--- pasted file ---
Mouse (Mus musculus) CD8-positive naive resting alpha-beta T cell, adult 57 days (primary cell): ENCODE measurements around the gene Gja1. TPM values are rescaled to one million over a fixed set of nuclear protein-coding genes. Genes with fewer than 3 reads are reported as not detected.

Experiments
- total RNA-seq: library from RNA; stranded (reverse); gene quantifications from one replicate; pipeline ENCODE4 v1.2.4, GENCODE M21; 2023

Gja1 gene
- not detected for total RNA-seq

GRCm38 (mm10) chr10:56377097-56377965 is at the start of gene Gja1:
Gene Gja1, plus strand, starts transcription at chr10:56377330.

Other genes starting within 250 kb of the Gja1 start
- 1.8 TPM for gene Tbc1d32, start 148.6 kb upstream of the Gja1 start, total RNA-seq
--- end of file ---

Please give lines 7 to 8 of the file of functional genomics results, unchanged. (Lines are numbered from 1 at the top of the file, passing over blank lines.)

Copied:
Gene Gja1, plus strand, starts transcription at chr10:56377330.

Other genes starting within 250 kb of the Gja1 start